Rabbit mounds: Rabbits, imported by the Normans, failed to thrive in the cool, damp British climate, so warreners built mounds warmed by fires for them. They appear as long 'pillow mounds' up to 80 metres long. So extensive was this industry that the Forest was called 'The Great Warren' for a time.

Mine pits: Especially in the C16, the High Weald was the centre of Britain’s iron industry. At its peak, it produced almost all the cannon and cannonballs for wars. Mine pits were dug to extract the iron ore and they litter this part of the Forest.

Chesworth Farm: The remnants of late-medieval house, home to Henry VIII's fifth wife Catherine Howard during her youth. It was here, aged 13 to 15, that she had sexual relations, likely forced upon her, with her music tutor Henry Mannox. They may have even made a pre-contract of marriage, thereby invalidating her marriage to Henry VIII in Tudor eyes. The farm now preserves old farming methods, rare breeds and the wildlife that thrived on farms before modern times. See more information about Chesworth Farm here.

Music and architecture

Horsham: The well-to-do capital of the western Weald. Rather overdeveloped, but there are still many lovely areas, especially south of the town centre where the Town Hall (1812) in Market Square gives way to The Causeway, a famed backwater that leads down to St Mary's Church, the River Arun and open countryside. The church (C13-C14) is big and towny, its shingled spire dominating the streetscape. The Causeway is an anthology of Wealden building materials: timber-framing, brick, sandstone, stucco, tiling and Horsham slate.

Monk's Gate: Although a tiny settlement, well known around the world as a popular hymn tune To be a pilgrim. When Ralph Vaughan Williams set John Bunyan's hymn, he used the tune of a folk song Valiant or Welcome Sailor which he had collected from Mrs Harriet Verrall of the village in 1904. Mrs Verrall was also the source for the carol "On Christmas night all Christians sing" - the Sussex Carol.


I love having dogs on my walks and this walk is very suitable for them with lots of open woodland and heath, although there are some roads to walk along and cross. A dog off its lead must be obedient.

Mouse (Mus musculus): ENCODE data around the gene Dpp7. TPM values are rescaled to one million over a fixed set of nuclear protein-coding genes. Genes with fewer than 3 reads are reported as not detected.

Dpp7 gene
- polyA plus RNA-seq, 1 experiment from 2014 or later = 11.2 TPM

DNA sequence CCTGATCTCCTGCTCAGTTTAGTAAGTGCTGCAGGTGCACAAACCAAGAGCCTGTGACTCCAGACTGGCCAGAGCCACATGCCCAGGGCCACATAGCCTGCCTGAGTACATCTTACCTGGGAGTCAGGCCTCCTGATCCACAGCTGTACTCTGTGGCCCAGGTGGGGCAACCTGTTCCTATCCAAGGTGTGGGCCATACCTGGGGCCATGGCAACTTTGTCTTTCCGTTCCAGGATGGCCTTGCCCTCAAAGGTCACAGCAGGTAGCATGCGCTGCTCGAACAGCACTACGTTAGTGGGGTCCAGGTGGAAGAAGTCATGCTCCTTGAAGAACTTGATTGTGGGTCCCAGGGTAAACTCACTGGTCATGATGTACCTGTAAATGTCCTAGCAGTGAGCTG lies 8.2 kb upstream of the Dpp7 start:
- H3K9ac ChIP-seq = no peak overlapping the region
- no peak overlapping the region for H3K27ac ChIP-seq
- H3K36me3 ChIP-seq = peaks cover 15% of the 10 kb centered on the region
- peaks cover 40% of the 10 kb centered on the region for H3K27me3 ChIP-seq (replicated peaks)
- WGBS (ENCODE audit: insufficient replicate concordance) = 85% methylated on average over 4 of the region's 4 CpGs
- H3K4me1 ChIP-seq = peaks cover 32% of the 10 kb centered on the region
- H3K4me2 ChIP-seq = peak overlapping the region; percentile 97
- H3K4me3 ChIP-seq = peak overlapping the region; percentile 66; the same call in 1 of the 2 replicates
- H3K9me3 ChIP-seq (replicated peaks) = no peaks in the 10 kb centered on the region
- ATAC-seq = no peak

The route (please click the link in red to see the route at the Ordnance Survey website):

We'll walk a mile on the pavement beside the leafy B2195 before turning south to go through Leechpool Wood. At Dogkennel Pond we'll head south past St Leonard's Park and pick up the High Weald Landscape Trail (HWLT) east to Old Barnsnap Stud where a footpath will take us to Barnsnap and Grouse Road. Heading southwest we'll walk along this road before picking up the HWLT again to Mick's Cross. A path to the Hammerpond Road and a short walk along it to the southeast will reach Golding Lane which we'll take to get to Manning's Heath. A walk along the A281 down Southlands Hill (there's a pavement) will bring us to Monk's Gate and we'll head southeast along Nuthurst Road before picking up a bridleway to take us through Finche's Wood. At Home Farm we'll pick up a footpath taking us to northwest to Chesworth and the southern end of Horsham, where a walk along the Causeway, through the town centre and along the B2195 will bring us back to our starting point. 

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(Picture credits: Field beside the Landscape Trail: Photo © Chris Thomas-Atkin (cc-by-sa/2.0); Ride, St Leonard's Forest; Photo © Robin Webster (cc-by-sa/2.0); St Leonard's Park House: Photo © Shazz (cc-by-sa/2.0); Open area, St. Leonard's Forest: Photo © Robin Webster (cc-by-sa/2.0); Path heading east from Old Springfield Stud: Photo © Ian Cunliffe (cc-by-sa/2.0); Path, St. Leonard's Forest: Photo © Robin Webster (cc-by-sa/2.0); Path through Jones's Wood: Photo © Ian Cunliffe (cc-by-sa/2.0); Cattle north of Bull's Farm: Photo © Ian Cunliffe (cc-by-sa/2.0). These images are copyrighted but are above credited to their copyright holders and are licensed for further reuse under Creative Commons Attribution-Share Alike CC BY-SA 2.0. The remaining images were taken by OutdoorLads leader Matt Bates and are used with his permission.)